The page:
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Halifax researchers want medical and recreational marijuana kept separate

A pair of Dalhousie University researchers are lending their voices in opposition of the Canadian Medical Association's recommendation favouring a single stream.

Elizabeth Cairns, left, and Dr. Melanie Kelly pose for a photo inside a laboratory at Dalhousie University on Monday.

Kashmala Fida/For Metro

Elizabeth Cairns, left, and Dr. Melanie Kelly pose for a photo inside a laboratory at Dalhousie University on Monday.

Dalhousie researchers are lending their voices to the debate on keeping the medical and recreational streams of marijuana separate.

The Task Force on Cannabis Legalisation and Regulation published recommendations in a framework for legalization of cannabis in Canada in 2016. It stated recreational marijuana be accessed separately from medical marijuana.

The Canadian Medical Association (CMA) came out against that recommendation in favour of a single stream instead.

The task force noted patients felt a separate system was necessary to avoid losing their current access rights to cannabis. Some patient concerns included:

“The loss of recognition that their use of cannabis is for medical purposes and occurs under the supervision of a physician; shortages of supply; barriers for young people; and the stigma associated with having to purchase cannabis for medical purposes from a non-medical retail outlet.”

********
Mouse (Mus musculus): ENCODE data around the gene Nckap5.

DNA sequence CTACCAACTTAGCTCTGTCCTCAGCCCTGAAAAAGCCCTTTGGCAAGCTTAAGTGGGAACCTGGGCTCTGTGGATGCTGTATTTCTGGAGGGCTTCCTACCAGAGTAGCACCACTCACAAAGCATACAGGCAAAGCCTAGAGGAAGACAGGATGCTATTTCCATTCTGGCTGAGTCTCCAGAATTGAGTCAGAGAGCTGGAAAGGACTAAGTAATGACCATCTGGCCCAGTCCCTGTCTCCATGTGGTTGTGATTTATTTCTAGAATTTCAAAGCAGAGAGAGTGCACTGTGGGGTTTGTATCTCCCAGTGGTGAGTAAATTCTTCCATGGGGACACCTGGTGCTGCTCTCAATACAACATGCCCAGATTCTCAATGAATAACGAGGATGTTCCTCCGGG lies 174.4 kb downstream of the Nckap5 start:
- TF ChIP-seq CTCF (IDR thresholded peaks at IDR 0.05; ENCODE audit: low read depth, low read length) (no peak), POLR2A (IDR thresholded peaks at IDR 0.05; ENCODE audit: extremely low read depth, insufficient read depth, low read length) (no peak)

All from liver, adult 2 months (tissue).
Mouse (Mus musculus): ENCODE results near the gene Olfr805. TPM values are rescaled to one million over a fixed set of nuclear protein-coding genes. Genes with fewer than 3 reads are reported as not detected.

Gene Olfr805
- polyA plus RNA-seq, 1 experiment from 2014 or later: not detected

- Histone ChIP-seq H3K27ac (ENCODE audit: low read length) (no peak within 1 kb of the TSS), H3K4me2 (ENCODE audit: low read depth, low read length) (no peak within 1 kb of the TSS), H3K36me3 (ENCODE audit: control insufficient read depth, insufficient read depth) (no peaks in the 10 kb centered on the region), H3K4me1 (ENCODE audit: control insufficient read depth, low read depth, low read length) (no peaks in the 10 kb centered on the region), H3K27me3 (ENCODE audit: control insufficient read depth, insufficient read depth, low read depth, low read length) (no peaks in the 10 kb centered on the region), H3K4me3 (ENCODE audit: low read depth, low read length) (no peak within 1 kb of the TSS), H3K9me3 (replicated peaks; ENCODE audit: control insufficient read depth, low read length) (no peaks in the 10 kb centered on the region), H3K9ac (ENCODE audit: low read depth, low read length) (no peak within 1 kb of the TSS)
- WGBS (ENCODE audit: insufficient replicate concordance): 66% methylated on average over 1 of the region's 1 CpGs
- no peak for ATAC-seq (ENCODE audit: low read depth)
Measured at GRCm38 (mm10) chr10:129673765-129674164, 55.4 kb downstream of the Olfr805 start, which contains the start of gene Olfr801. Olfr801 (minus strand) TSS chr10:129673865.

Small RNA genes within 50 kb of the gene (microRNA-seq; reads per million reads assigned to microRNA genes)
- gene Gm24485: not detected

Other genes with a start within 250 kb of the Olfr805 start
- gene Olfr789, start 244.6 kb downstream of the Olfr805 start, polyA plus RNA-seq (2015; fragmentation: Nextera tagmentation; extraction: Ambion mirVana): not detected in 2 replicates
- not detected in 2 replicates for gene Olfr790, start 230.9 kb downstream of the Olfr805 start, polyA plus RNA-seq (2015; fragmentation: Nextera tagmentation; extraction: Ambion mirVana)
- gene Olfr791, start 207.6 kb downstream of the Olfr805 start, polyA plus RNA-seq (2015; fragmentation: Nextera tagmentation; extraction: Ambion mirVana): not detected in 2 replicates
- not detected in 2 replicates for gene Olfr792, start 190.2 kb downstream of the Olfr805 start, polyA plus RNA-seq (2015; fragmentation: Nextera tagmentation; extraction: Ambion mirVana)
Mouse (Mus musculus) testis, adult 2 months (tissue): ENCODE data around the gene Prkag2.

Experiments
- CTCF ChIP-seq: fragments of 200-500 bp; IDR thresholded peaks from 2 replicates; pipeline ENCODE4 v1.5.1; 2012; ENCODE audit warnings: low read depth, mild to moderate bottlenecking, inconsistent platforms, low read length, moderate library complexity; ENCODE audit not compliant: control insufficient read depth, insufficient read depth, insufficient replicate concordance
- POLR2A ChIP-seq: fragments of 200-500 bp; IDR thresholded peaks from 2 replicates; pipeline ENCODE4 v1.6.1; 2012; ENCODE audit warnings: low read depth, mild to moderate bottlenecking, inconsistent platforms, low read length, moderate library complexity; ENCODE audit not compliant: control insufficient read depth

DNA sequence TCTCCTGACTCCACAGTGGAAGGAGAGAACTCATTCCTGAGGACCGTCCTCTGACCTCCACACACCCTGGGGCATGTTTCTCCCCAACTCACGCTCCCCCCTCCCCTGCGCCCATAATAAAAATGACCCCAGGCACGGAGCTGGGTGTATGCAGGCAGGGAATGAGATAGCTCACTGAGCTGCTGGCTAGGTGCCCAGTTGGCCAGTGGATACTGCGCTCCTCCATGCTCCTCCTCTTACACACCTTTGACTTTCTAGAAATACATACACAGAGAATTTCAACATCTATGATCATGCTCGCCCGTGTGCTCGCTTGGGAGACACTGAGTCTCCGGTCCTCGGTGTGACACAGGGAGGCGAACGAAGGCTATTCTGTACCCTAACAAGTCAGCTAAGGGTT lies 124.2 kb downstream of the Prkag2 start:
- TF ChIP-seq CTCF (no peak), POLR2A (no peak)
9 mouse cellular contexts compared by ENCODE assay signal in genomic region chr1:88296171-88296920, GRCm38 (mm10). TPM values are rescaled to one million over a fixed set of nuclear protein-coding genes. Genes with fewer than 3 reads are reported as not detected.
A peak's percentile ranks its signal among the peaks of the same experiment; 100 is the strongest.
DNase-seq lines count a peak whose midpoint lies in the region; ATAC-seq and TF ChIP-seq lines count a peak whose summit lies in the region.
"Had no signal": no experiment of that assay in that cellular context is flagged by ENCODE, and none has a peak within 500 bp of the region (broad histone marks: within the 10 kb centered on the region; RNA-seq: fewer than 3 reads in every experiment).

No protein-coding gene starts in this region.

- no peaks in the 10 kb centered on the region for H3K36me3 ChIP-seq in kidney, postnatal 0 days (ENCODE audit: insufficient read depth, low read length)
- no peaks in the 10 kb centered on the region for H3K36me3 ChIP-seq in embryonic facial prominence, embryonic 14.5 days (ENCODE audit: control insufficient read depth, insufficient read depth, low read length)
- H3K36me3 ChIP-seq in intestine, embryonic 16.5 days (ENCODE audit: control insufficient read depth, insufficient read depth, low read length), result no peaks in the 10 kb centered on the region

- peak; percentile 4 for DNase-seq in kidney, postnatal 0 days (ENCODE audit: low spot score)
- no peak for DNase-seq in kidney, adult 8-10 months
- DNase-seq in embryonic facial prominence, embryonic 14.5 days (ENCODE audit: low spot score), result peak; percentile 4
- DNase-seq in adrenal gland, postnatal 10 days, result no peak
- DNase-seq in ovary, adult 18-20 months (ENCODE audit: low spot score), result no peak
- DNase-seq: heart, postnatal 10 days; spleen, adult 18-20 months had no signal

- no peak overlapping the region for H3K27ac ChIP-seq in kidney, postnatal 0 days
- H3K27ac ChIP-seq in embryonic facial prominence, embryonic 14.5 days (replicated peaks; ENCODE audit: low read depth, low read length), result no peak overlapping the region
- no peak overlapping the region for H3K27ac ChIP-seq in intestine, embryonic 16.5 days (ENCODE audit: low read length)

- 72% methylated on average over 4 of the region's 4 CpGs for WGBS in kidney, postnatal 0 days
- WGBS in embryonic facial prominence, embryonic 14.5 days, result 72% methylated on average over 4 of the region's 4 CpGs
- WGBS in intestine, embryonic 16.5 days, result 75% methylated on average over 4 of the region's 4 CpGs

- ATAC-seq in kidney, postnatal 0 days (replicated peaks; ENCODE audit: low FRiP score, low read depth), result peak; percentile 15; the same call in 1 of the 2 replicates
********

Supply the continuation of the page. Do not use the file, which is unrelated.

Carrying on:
Melanie Kelly, professor of pharmacology at Dalhousie University and Elizabeth Cairns, a PhD candidate studying pharmacology, co-authored a commentary in the Canadian Medical Association Journal agreeing with the task force recommendations.

“We just felt that as experienced researchers, we are very close to the data on what’s out there and we understand their apprehension but we thought we should put our opinion out there,” said Cairns.

She said the CMA stated there is not enough research and clinical evidence that supports medical use.

Although it might be true for a lot of major conditions like cancer and heart disease, Cairns said there is substantial evidence of the effectiveness of cannabis in the treatment of chronic pain, chemotherapy-induced nausea and MS symptoms.

“CMA doesn’t feel that doctors need to be invested in medical cannabis because of the apparent lack of evidence for it,” said Kelly.  

She said research in those fields is required in order to learn more about cannabis and its medical uses, and the single-stream approach might hinder that.

“If we see that there would only be one stream, which of course would be driven by the (consumer) market, then it would lean more towards the recreational,” Kelly said.

“That would certainly drive the field, not just in terms of what's being produced but what research is being done or funded.”

She said there is research being done in the field. But it’s more driven towards harm reduction stemming from recreational use instead of therapeutic use which would drive the medical use.

“It matters a lot to patients that you have to go to the liquor store for your medication and then it's not the one you necessarily want,” said Kelly.

“Patients want the reassurance that this is something that will be useful for them and they want to be able to interact with other healthcare professionals like pharmacists, their doctor. They want monitoring. They want the assurance that they get appropriate feedback on use.”

The regulations of the Cannabis Act are still being discussed until July of next year when marijuana officially becomes legal in Canada.

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